I have totally enjoyed spending most of today re-reading Frances Mayes' Bella Tuscany, The Sweet Life in Italy
Travel has a lot in common with meditation, actually.
And suddenly I had to also pick up Jane Hirshfield's Nine Gates, Entering the Mind of Poetry
and Wherever You Go There You Are, Mindfulness Meditation in Everyday Life
, by Jon Kabat-Zinn, re-reading long chapters as the synchronicity of ideas flowed. I remembered and connected thought and had to seek out the quote.
Mayes makes the observation that it can be dangerous to travel, quoting Gerard Manley Hopkins who advises: Look long enough at an object until it begins to look back at you. Mayes says a strong reflecting light is cast back on what we perceive as real, sometimes a disquieting experience.
"we are profoundly displaced when we travel and denial of that displacement sets
in quickly. If only we could recognize this--suspend the rush to judgment
and compartmentalizing. Travel can reinforce the primitive urge to bring
the new into the circle of the known."
It is no accident, that the journey metaphor is used in all cultures to describe life and the quest for meaning. A passionate traveler wants to be changed, perhaps even seeking salvation.
Both Kabat-Zinn and Hirshfield quote Dante's opening lines to his Divine Comedy
In the middle of this road we call our life
I found myself in a dark wood
With no clear path through.
Kabat-Zinn talks of the practice of meditation as a Way of being, a Way of living, a Way of listening, walking along the path of life and being in harmony with things as they are.
While our thinking colors all our experience, more often
than not our thoughts tend to be less than completely accurate. Usually
they are entirely based on uninformed private
opinions and prejudices
based on limited knowledge and influenced primarily by our past
conditioning. All the same, when not recognized as such and
named, our thinking can prevent us from seeing clearly in the present
moment....Just being familiar with this deeply entranched pattern and watching
it as it happens can lead to greater non-judgmental receptivity and
acceptance....we can act with much greater clarity in our own lives, and be more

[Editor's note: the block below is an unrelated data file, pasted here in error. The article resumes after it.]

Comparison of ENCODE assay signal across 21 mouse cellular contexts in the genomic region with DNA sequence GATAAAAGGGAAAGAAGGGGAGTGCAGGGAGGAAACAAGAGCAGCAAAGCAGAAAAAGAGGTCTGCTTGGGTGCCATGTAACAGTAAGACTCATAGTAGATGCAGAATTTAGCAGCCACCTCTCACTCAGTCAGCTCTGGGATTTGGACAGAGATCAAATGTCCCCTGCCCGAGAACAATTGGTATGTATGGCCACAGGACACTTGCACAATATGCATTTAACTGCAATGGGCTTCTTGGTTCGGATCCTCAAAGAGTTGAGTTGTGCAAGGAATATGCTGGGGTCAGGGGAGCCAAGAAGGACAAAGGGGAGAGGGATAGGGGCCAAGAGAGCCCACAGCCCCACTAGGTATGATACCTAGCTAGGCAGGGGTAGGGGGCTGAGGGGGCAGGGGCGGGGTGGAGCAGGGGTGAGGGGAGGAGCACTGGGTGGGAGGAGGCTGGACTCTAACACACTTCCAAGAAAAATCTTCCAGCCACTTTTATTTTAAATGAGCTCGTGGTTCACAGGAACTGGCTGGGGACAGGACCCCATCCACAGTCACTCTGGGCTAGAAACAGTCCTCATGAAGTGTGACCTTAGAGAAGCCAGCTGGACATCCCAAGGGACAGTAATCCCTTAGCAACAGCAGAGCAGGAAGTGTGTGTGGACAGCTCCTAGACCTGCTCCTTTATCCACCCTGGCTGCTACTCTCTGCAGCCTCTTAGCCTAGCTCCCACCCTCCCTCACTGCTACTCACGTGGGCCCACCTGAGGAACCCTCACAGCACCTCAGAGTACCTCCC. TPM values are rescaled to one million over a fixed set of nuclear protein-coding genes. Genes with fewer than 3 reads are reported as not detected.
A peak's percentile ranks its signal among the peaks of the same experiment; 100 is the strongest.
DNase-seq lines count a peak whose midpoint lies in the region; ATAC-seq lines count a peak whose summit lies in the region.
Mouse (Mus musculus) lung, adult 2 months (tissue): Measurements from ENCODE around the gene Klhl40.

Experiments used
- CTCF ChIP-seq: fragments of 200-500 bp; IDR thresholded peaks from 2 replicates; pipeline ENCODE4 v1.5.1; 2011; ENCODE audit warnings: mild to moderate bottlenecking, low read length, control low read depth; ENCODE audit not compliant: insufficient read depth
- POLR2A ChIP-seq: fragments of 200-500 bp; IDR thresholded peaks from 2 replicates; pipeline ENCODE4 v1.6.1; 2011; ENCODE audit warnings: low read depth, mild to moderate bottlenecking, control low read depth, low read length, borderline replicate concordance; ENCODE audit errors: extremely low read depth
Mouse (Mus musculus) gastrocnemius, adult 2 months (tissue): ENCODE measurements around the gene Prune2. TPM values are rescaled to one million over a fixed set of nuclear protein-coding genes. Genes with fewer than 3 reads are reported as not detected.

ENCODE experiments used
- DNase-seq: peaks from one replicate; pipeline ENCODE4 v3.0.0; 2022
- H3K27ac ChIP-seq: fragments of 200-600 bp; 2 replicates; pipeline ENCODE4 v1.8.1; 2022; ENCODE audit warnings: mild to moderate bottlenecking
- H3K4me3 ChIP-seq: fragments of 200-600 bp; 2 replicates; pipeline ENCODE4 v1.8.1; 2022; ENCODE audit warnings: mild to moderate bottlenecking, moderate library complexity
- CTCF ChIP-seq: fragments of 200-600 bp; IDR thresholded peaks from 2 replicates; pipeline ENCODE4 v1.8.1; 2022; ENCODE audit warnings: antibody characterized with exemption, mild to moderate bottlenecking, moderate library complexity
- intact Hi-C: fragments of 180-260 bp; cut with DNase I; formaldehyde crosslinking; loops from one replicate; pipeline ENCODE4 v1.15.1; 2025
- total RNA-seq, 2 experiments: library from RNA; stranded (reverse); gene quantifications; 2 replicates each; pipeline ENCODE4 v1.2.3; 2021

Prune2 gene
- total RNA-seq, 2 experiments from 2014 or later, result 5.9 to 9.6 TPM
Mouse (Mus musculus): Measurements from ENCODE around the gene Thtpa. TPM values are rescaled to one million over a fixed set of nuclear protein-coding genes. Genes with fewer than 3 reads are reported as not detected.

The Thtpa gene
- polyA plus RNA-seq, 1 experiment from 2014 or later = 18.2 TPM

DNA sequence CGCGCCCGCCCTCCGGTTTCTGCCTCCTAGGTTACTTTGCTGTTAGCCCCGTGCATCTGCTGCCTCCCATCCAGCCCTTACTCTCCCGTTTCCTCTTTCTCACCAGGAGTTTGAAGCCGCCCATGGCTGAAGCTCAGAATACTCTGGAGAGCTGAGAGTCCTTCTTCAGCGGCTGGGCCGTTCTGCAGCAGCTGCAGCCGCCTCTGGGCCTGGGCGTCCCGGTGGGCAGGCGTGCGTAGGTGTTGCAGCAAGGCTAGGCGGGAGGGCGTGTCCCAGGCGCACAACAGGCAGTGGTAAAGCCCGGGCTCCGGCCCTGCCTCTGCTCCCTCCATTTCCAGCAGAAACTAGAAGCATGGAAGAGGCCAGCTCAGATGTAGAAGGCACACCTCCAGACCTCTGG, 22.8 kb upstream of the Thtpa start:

balanced, more effective, and more ethical in our activities, if we know that we
are immersed in a stream of unconscious liking and disliking which screens us
from the world and from the basic purity of our own being....that prevents us
from seeing things as they actually are and mobilizing our true potential.
Hirshfield quotes Robert Lowell as saying "Why not say what happened?" She says,
if the thought is interpreted deeply and widely enough, with freedom and grace;
if we are willing to live with the lion, the tiger, the wild and unbeckonable
dolphin--something unknowable may come of such a path, of its suffering that is
also the blessing.
In her essay on shadow and light in poetry, how the awareness of heaven and hell, how the relationship between the two "ripens us--as human beings, as readers, as writers--into a more fully realized aliveness," Hirshfield notes that poems that give us a glimpse of 'heaven', come from a path of "willingness to include its opposite, to live for as long as is necessary in silence, in patience, in raging in the dark--not attempting to turn away, not attempting to exclude the difficult parts of our knowledge of what the world is." She comments that some of our best loved poems are written by writers who are deeply and cruelly flawed. And yet, yet!
It is not a trick of the craft, but the acutely honest and tenderly painful work of turning the light of their poetry upon themselves, Larkin doing "the one thing he is able to do; he lives with himself as best he can, and looks at it all." This,she convinces me, is how anger and shame can be mysteriously be changed into openness, light, blessing. By admitting his own complicity, not letting himself at his worst off the hook or avoiding himself at his worst, the poet wins the reader's compassion and pity, and the poem expands into a larger knowledge and grace. The openness of the poem becomes a gift and blessing to the poet as well as the reader.
All this takes me back to an experience I've had over the last several months. "Sarah", a colleague, perceives herself as outside the team and several of our team-mates have bluntly expressed the feeling that "Sarah" is not part of the team. "Sarah's" life is an open book to her colleagues, even though she has the right, and has chosen to keep the sordid details of her private life to herself. Yet, her life is an open book.